Summer Travel: A week in the Holy Land

With the summer holidays rapidly approaching, it’s safe to say that many of us are suffering from serious bouts of wanderlust. Fortunately we at Gadling have the cure, namely a heaping dose of pure, uncut travel advice. Side effects may include flight bookings, hotel reservations and the loss of a few clean passport pages.

Every year, travel experts (myself included…) seem to tout a *new* destination that somehow seemed to escape all prior notice. But today we’re here to tell you that one of the hottest summer destinations has in fact been around for a long, long time. Rather than keeping you guessing, we’ll just spill the fava beans and come right out and say it.

Geopolitics aside, Israel is an awe-inspiring place to visit.

In one tiny strip of land, you’ll find ancient cities, a mélange of cultures, stunning natural environments, rich cuisine and decent value for your dollar. Israel’s compact size also means that you can tick off a long-list of sights in a relatively short period of time. And, you’ll find that English is widely spoken, which makes independent travel very feasible.

%Gallery-122137%If you’re arriving in Israel by flight, chances are you will touchdown in Ben Gurion International Airport (TLV), just 10 miles southeast of Tel Aviv proper. In comparison to the historical hot bed that is Jerusalem, Tel Aviv is generally described as being modern, secular and progressive. It is also unapologetically bold and brash, and consequently serves as the country’s hedonistic playground.

Dubbed by National Geographic as one of the world’s ten best beach cities, Tel Aviv easily rivals any of its Mediterranean counterparts. The westward facing strip of sand ensures uninterrupted sunsets, though beach life is anything but a daytime activity. The warm, dry nights bring out droves of party people, who booze it up in chic canopy lounges and trend-setting mega-clubs.

For the more culturally-minded traveler, a visit to the adjacent city of Jaffa is an absolute must – just follow the beachside promenade south for around a mile. Home to archaeological ruins dating back to 7500 BCE, Jaffa is believed to be one of the oldest ports in the world. But the core architectural plan is largely Ottoman in design, with fortified sea walls, soaring minarets, rounded cupolas and serpentine alleyways.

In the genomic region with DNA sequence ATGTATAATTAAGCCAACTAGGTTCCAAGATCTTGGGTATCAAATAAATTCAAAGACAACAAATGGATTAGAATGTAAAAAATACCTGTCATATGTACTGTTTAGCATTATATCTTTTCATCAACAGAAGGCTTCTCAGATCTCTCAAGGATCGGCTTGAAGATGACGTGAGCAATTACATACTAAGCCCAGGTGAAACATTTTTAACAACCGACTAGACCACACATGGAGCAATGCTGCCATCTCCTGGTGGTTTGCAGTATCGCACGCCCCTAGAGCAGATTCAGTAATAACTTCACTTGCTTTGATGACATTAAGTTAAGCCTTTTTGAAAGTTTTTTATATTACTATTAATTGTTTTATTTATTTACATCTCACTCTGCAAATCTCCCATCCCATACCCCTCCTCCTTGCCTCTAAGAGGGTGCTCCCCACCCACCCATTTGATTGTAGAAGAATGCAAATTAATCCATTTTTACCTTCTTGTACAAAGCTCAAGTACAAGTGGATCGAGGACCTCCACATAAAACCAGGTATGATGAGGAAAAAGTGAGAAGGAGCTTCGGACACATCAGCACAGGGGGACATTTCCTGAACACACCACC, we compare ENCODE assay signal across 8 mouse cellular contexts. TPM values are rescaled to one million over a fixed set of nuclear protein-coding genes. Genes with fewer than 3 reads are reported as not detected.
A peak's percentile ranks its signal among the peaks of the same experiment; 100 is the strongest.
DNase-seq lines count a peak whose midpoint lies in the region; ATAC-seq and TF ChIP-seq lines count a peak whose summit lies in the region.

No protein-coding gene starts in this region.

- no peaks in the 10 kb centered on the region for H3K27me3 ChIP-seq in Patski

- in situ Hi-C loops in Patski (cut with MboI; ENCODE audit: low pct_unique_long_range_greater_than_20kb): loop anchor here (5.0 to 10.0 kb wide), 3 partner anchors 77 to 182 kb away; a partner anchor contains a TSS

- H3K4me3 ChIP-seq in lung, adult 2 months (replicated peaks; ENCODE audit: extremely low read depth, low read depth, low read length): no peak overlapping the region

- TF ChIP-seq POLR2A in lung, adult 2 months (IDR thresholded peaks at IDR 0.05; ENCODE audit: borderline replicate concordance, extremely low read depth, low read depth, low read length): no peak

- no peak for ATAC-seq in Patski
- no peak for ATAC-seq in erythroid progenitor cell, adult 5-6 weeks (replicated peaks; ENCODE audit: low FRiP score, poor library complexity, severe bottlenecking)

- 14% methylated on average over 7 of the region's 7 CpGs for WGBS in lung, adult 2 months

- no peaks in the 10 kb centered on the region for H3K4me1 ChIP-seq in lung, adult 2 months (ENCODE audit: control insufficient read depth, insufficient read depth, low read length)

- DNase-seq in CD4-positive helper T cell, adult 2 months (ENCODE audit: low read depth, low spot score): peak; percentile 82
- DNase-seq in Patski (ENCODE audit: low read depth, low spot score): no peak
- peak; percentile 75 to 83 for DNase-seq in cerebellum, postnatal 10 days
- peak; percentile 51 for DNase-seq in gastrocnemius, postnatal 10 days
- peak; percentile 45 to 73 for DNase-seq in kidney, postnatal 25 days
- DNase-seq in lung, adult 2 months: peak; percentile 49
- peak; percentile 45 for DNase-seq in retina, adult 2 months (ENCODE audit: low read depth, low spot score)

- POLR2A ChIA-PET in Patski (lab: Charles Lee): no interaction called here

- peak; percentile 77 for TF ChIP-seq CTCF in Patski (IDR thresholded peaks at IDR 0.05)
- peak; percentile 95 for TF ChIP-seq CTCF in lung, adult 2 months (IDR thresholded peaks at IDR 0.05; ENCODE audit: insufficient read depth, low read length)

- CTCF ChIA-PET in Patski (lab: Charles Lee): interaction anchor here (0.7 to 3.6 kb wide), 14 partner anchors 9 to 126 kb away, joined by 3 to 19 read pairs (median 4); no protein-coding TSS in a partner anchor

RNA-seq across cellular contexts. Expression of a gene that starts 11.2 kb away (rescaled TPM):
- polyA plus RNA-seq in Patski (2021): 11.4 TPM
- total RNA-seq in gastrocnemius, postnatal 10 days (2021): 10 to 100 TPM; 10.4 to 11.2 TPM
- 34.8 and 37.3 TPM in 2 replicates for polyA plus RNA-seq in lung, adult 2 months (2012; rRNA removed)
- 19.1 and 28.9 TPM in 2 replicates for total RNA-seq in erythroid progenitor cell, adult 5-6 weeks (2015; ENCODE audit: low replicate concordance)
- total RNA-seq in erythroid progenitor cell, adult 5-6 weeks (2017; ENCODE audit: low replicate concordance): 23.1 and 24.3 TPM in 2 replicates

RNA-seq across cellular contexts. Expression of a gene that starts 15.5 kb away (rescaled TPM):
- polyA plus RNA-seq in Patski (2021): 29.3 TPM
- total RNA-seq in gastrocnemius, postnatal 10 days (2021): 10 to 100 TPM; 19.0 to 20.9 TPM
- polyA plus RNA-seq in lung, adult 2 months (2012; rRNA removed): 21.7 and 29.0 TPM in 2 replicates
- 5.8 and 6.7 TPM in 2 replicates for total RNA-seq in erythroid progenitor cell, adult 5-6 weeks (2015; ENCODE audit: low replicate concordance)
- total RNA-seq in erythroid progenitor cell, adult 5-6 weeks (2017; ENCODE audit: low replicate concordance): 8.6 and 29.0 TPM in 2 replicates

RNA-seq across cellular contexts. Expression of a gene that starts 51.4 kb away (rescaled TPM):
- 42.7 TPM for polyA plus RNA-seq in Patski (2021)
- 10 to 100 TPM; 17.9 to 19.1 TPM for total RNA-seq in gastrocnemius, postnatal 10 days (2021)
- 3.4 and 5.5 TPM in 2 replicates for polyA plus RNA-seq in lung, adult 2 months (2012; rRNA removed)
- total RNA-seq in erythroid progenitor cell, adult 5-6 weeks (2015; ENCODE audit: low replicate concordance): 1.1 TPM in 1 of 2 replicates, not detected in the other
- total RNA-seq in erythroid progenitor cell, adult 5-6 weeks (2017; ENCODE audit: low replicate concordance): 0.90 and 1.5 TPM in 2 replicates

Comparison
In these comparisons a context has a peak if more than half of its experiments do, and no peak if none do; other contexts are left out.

You could easily spend a full-week indulging in Tel Aviv’s signature brand of fun. But no trip to Israel is complete without stepping foot in Jerusalem, sacred to Jews, Christians and Muslims alike. Truth be told, trying to capture the magnitude of Jerusalem – especially in a meager blog post – is something of an exercise in futility.

Indeed, Jerusalem hosted the court of the Israelite King David, oversaw the crucifixion of Jesus Christ and was visited during the Night Journey of the prophet Muhammad. Yet despite this monumental line of biblical succession, the old city of Jerusalem is easily accessible, surprisingly compact and conducive to exploration on foot.

On your first day in the city, start at the Western (Wailing) Wall, a remnant of the Jewish Second Temple that was destroyed by the Romans in 70 CE. If you continue up to the Temple Mount, you’ll see the gold-plated Dome of the Rock, an Islamic shrine built in 691 CE that is now one of the city’s most recognizable landmarks. Continue to the Church of the Holy Sepulchre, which is built around Calvary (Golgotha), the site of Jesus’s crucifixion. Save time for sunset at the top of Mount of Olives, a historic Jewish cemetery that is referenced in both the Old and New Testaments.

On your second day in the city, grab a flashlight and head to the City of David archaeological park. The centerpiece here in the 1,700 foot-long Siloam Tunnel, a subterranean aqueduct that dates from 701 BCE. Walking through the dark while ankle-deep in water is a surreal yet memorable experience. In the afternoon, hop from cafe to cafe in the fashionable and cosmopolitan New City quarter. Also don’t miss the Israel Museum, which houses several surviving copies of the Dead Sea Scrolls.

Leaving Jerusalem behind is no easy task, but Israel also presents numerous opportunities for enjoying the great outdoors. Summer heat can be intense, but there is no better place for cooling down than in the southern resort city of Eilat. Located on the shores of the Red Sea, Eilat presents opportunities for swimming, boating, SCUBA diving, camel trekking or simply lounging around without a care in the world.

Equally refreshing – but more saline – is the Dead Sea, one of the saltiest bodies of water in the world, and the lowest point on the Earth’s surface. Floating on your back without expending any energy is amongst the quintessential Middle East tourist experiences. But trust us – don’t enter if you have any open cuts. And unless you really want to feel the burn, best to hold off on shaving until after you’ve taken your dip.

The jumping off-point for the Dead Sea is the oasis town of Ein Gedi, which lies adjacent to one of Israel’s most beautiful nature reserves. Nearby you’ll also find Masada, a natural rock fort that was the site of a famous mass suicide during the First Jewish-Roman War (66–70 CE). A hot and sweaty hike to the top (bring water, and start early in the day!) brings you to the spot where almost a thousand Jews committed mass suicide in order to avoid being captured by the Romans.

We’ve just barely scratched the surface of everything that lies waiting for you to discover in the Holy Land. But even if you don’t have much time to spare, a one-week jaunt really is enough time to explore a fairly decent swathe of Israel. So check your preconceived notions at the door, and get ready for some truly life-changing travel.

** All photos are the blogger’s original work **